January is a month bursting at the seams with transfer talk. There's speculation, there are rumours and, occasionally, moves that actually go through.
Manchester United's. Juan Mata. Four words that, together, will take some getting used to.
Twelve months ago, the transfer would have been unthinkable. The World Cup, Champions League, FA Cup, Europa League and European Championship winner (to name a few) was adored by those inside Stamford Bridge and admired by those on the out. Twice voted Chelsea's Player of the Year in his two seasons at the club, a departure was the last thing to expect.
Enter Jose Mourinho, whose preference for Oscar in the No. 10 role at SW6 saw Mata relegated to the sidelines. The Spaniard was marginalised to such an extent that he only completed two full 90-minute Premier League games, from a potential 22 this season, before exiting.
Mata's move to Old Trafford on January 26th broke Manchester United's transfer record. A fee of £37.1 million was paid—a sum perhaps over the odds, yet absolutely priceless on so many levels.
But it's not the money that made this the window's biggest or best deal.
Mata to United represented a confirmation that the reigning league champions are still a force to be reckoned with and it was an important move, at a crucial time, for the club.
In face of this season's consistently average performances and despite last summer's confidence-shredding failure in the transfer market, Mata has proved that United are still a draw.
As important as signing Mata himself will be those who could join him in the future. Players wary of United’s direction under David Moyes could be lured to Old Trafford by Mata. Some, already there, could be convinced to stay.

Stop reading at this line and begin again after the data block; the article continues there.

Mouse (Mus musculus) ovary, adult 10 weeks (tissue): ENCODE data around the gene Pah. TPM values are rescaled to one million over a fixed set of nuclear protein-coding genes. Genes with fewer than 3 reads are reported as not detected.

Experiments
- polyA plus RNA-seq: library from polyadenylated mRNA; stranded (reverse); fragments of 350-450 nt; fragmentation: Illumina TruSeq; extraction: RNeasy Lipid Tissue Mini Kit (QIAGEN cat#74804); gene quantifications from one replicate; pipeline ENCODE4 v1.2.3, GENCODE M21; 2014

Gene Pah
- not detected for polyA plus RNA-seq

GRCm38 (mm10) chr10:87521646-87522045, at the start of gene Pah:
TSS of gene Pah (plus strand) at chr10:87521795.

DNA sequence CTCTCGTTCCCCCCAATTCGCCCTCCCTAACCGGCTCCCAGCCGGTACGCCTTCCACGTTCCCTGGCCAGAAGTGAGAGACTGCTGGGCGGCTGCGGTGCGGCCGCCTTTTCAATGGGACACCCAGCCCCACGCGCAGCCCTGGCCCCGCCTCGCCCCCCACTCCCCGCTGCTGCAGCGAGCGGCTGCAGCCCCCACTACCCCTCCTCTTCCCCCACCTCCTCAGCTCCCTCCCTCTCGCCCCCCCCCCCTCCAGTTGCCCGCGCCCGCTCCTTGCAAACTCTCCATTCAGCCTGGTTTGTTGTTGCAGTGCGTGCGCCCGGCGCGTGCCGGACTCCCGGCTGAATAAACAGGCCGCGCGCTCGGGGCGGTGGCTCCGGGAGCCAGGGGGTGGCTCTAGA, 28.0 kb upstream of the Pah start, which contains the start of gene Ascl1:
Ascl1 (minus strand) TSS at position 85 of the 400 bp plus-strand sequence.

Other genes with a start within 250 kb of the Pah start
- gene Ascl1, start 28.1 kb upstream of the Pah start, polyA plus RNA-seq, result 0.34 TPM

United's current squad is glaring in its inadequacies, and it's no secret that Moyes needs to strengthen. Defence and central midfield are two areas currently in need of complete overhaul, and a playmaker in the Mata mold was not the side's most pressing need when the winter window opened.
Strengthening a side, however, can be about more than patching up a threadbare squad. There are also additions who can mend fraying confidence and make those around them walk a little taller. Mata, in his move to United, is the latter, just as Mesut Ozil was not the player Arsenal needed most back in September yet lifted those around him immeasurably.
United fans who have been publicly patient with Moyes so far have also had some anxieties relieved. Mata's move has bought his manager time.
Out of two cups. Yes, but we've got Juan Mata. Beaten eight times in the league. Yes, but we've got Juan Mata. Manchester City are flying. Yes, but we've got Juan Mata. Rewind, repeat.
This kind of thinking, while not universal, will prompt high expectations, and it's a reassurance that will swiftly expire if performances do not improve.
Time will tell, but the 25-year-old is proven in the Premier League and he was anything but a gamble—top-flight audiences already know what Mata can do and everyone's aware of his skills.
His versatility as a forward and his creative ability is without question and suddenly, a front-three pairing of Wayne Rooney, Mata and Robin van Persie is a mouthwatering prospect for fans of the club and those who are intrigued by the current narrative that United are a team in decline.
Mata has lifted United fans and, it seems, the club's players too. As Phil Jones told The Guardian's Jamie Jackson:
It makes an impact in the dressing room when you sign a player of that calibre. He is such a talented player on the ball. He has definitely lifted spirits in the dressing room and especially in training. We want to impress and show him that we are one of the best teams to be at. has done well and I am sure he will be a huge asset for us.
Although a little rusty, Mata has already played twice for Moyes— with one win, one loss and two assists chalked up in the Premier League. A loss against Stoke City was not in the script, but the signs look good for the future.
On top of Mata's impact at Old Trafford are the ramifications that the move will have on his World Cup aspirations. It's a win-win situation for United's new No. 8, whose increased game time should see him nail down a berth in Spain's squad this summer.
To United fans, Mata is the bright speck in an otherwise greying season. He's given hope, confidence and a renewed sense of direction. If deployed by his manager correctly, could become the lynchpin in the side.
To supporters of other clubs, he's provided an intriguing storyline—one that will be scrutinised from all angles as the season plays out.
And for his country, Mata's switch to Old Trafford could make all the difference as they head into Brazil 2014.
One move, many layers. Mata is the Premier League January signing of 2014.